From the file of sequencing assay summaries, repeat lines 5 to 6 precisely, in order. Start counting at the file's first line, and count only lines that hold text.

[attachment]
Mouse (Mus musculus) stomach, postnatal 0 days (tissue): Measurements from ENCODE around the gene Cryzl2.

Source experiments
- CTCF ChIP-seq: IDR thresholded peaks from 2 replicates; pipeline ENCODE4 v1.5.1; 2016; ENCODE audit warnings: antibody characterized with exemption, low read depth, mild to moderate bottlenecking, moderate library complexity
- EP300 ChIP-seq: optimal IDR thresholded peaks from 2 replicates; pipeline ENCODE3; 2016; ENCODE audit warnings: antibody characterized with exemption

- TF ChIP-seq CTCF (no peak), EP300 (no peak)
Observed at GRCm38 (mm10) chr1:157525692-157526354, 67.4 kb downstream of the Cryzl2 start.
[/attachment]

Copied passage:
- TF ChIP-seq CTCF (no peak), EP300 (no peak)
Observed at GRCm38 (mm10) chr1:157525692-157526354, 67.4 kb downstream of the Cryzl2 start.